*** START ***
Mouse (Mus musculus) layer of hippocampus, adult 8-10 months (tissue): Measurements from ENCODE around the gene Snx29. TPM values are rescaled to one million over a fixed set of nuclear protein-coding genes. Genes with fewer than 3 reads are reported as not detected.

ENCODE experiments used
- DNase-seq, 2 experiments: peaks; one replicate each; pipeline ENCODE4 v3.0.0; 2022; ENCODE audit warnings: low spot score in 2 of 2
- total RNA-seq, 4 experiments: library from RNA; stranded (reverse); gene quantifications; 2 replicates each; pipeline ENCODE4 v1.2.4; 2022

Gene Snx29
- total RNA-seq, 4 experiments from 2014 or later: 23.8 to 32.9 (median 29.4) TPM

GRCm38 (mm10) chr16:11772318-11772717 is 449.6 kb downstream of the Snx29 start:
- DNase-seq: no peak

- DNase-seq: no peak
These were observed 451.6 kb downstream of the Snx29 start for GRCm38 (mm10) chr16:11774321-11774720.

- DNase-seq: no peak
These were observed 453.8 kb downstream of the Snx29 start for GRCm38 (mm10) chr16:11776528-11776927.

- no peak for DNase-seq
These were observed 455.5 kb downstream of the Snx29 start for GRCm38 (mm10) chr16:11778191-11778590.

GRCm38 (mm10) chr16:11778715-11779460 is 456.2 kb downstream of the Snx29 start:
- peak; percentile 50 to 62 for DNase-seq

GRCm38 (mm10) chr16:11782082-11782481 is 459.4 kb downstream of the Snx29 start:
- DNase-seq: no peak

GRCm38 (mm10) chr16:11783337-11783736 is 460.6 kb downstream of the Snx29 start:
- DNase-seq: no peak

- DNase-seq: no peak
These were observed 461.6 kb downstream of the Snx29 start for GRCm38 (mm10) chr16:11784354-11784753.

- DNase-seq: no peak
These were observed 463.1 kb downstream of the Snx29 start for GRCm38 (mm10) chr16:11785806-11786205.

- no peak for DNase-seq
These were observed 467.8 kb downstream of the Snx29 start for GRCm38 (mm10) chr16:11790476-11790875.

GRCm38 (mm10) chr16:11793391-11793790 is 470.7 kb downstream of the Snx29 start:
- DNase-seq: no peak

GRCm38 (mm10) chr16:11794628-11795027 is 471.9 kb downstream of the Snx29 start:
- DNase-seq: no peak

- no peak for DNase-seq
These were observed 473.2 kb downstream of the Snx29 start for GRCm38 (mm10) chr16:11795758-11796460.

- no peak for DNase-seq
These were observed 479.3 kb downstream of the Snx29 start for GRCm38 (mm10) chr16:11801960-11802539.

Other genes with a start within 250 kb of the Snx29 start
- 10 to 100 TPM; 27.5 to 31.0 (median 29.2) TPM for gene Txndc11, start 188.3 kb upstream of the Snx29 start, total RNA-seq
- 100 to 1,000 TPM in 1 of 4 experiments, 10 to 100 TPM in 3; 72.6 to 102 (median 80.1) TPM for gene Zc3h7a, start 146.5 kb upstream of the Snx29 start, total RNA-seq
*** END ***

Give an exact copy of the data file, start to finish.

Mouse (Mus musculus) layer of hippocampus, adult 8-10 months (tissue): Measurements from ENCODE around the gene Snx29. TPM values are rescaled to one million over a fixed set of nuclear protein-coding genes. Genes with fewer than 3 reads are reported as not detected.

ENCODE experiments used
- DNase-seq, 2 experiments: peaks; one replicate each; pipeline ENCODE4 v3.0.0; 2022; ENCODE audit warnings: low spot score in 2 of 2
- total RNA-seq, 4 experiments: library from RNA; stranded (reverse); gene quantifications; 2 replicates each; pipeline ENCODE4 v1.2.4; 2022

Gene Snx29
- total RNA-seq, 4 experiments from 2014 or later: 23.8 to 32.9 (median 29.4) TPM

GRCm38 (mm10) chr16:11772318-11772717 is 449.6 kb downstream of the Snx29 start:
- DNase-seq: no peak

- DNase-seq: no peak
These were observed 451.6 kb downstream of the Snx29 start for GRCm38 (mm10) chr16:11774321-11774720.

- DNase-seq: no peak
These were observed 453.8 kb downstream of the Snx29 start for GRCm38 (mm10) chr16:11776528-11776927.

- no peak for DNase-seq
These were observed 455.5 kb downstream of the Snx29 start for GRCm38 (mm10) chr16:11778191-11778590.

GRCm38 (mm10) chr16:11778715-11779460 is 456.2 kb downstream of the Snx29 start:
- peak; percentile 50 to 62 for DNase-seq

GRCm38 (mm10) chr16:11782082-11782481 is 459.4 kb downstream of the Snx29 start:
- DNase-seq: no peak

GRCm38 (mm10) chr16:11783337-11783736 is 460.6 kb downstream of the Snx29 start:
- DNase-seq: no peak

- DNase-seq: no peak
These were observed 461.6 kb downstream of the Snx29 start for GRCm38 (mm10) chr16:11784354-11784753.

- DNase-seq: no peak
These were observed 463.1 kb downstream of the Snx29 start for GRCm38 (mm10) chr16:11785806-11786205.

- no peak for DNase-seq
These were observed 467.8 kb downstream of the Snx29 start for GRCm38 (mm10) chr16:11790476-11790875.

GRCm38 (mm10) chr16:11793391-11793790 is 470.7 kb downstream of the Snx29 start:
- DNase-seq: no peak

GRCm38 (mm10) chr16:11794628-11795027 is 471.9 kb downstream of the Snx29 start:
- DNase-seq: no peak

- no peak for DNase-seq
These were observed 473.2 kb downstream of the Snx29 start for GRCm38 (mm10) chr16:11795758-11796460.

- no peak for DNase-seq
These were observed 479.3 kb downstream of the Snx29 start for GRCm38 (mm10) chr16:11801960-11802539.

Other genes with a start within 250 kb of the Snx29 start
- 10 to 100 TPM; 27.5 to 31.0 (median 29.2) TPM for gene Txndc11, start 188.3 kb upstream of the Snx29 start, total RNA-seq
- 100 to 1,000 TPM in 1 of 4 experiments, 10 to 100 TPM in 3; 72.6 to 102 (median 80.1) TPM for gene Zc3h7a, start 146.5 kb upstream of the Snx29 start, total RNA-seq